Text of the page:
Optimizing Messaging & Positioning With Choice Modeling
John Colias, Ph.d. and Wei Huang, MSMR
Messaging and positioning choice modeling is recommended when the primary research objective is to obtain information that would allow a company to develop the
most effective communications message to consumers, maximizing attraction to its specific brand, product line, store, or department within the store.
Component objectives of messaging and positioning choice modeling typically include:
- Isolate the most effective benefit statement or statements.
- Identify the most effective supporting statements.
- Determine the most effective or optimal combinations of benefit and supporting statements.
- Identify possible alternative supporting statements and measure their potential impact on the baseline (usually the optimal combination).
There are several general key benefits to choice modeling:
- Choice modeling defines product appeal in terms of choice behavior using a realistic setting. This allows management to know which items drive behavior
and how strong and important they are.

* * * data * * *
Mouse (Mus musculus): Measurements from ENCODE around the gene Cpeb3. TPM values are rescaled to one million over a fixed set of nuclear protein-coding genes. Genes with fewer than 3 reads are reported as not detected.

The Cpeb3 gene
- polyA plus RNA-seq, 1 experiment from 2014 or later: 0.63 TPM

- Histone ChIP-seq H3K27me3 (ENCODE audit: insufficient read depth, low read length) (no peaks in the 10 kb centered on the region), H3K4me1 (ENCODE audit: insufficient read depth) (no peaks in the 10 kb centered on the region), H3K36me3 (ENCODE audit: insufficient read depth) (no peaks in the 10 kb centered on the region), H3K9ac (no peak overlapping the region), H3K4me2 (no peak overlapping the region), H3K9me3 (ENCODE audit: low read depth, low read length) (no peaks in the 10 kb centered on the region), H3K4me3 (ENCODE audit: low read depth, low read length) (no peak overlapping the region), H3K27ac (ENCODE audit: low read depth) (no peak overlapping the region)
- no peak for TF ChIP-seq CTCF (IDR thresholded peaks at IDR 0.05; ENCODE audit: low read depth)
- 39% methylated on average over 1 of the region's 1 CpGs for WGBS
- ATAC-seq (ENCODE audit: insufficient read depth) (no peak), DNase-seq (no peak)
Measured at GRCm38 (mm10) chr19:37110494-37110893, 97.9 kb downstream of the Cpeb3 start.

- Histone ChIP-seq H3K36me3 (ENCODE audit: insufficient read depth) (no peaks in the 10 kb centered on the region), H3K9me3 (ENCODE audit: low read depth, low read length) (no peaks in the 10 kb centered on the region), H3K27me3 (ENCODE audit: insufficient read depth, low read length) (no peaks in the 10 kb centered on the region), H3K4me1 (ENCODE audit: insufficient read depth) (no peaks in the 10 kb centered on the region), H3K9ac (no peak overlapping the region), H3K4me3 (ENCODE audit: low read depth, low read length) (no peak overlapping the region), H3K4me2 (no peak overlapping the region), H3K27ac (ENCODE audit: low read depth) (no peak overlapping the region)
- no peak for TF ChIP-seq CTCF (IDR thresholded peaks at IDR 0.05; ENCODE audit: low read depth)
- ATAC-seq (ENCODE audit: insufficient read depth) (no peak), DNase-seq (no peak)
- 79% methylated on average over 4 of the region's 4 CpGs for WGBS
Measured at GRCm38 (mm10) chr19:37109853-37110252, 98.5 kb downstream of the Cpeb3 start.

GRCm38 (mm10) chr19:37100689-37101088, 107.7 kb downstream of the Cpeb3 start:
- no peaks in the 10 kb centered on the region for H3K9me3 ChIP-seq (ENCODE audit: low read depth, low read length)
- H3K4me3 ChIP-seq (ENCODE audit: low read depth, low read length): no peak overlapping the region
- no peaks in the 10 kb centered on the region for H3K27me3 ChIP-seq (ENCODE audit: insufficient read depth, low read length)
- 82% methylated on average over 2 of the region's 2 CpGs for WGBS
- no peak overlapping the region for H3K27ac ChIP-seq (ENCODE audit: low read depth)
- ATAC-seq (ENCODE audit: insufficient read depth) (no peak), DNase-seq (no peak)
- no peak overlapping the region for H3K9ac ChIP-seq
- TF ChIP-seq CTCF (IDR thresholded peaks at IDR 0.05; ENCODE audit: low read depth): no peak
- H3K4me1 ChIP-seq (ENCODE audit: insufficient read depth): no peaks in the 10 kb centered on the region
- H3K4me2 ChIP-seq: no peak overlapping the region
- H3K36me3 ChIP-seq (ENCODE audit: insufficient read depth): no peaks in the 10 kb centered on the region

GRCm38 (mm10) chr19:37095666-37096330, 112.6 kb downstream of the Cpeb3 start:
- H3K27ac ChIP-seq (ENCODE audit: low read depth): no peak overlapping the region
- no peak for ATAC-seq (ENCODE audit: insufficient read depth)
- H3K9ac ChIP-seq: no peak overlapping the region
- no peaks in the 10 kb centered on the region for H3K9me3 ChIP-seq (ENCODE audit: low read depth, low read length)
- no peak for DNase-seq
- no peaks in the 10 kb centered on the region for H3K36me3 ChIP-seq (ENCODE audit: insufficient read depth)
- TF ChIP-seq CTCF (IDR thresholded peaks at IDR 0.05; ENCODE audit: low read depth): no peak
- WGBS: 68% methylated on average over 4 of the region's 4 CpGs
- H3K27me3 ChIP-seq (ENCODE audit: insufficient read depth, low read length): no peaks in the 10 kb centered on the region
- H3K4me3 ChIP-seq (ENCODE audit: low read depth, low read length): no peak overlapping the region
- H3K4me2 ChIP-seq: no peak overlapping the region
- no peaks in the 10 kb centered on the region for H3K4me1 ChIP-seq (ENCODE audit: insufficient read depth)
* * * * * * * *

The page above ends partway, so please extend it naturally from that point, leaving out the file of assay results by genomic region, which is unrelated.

- Choice modeling shows the power each product has in causing or driving the decision to buy. These models are causal—designed specifically to answer
the question, “If I do this, then what would customers do?”
- Choice modeling simulates the future and allows forecasting and predicting of how customers and markets will react to specific decisions by management,
allowing management to mix and match decision drivers to obtain optimum results before they commit to them.
Choice Survey Tasks
While participating in a survey, respondents see a number of different choice scenarios, or tasks. The information presented to respondents in the choice
task scenarios places them in a situation where a choice or tradeoff must be made between several alternatives. For example, respondents are shown a total
of 15 tasks with three alternatives per task. Each alternative is described in detail, and the respondent reacts to the scenario in a way that would reflect
most closely an actual decision the respondent would have to make or would be involved in making.
Each alternative includes one or two core benefit statements and three to six supporting statements. Respondents rate their preference among three alternatives,
each with a different combination of core benefit and supporting statements. Each respondent then selects the combination of core benefit and supporting
statements that is most appealing.
The current paper illustrates, by two examples, how to optimize messaging and positioning with choice modeling. The primary objective of the first example
is to obtain information that would allow a company to develop the most-effective ad campaign to not only maintain its old customers but attract new customers.
Table 1 demonstrates a choice survey task, in which respondents are presented with a question: “Which of the following restaurants would you select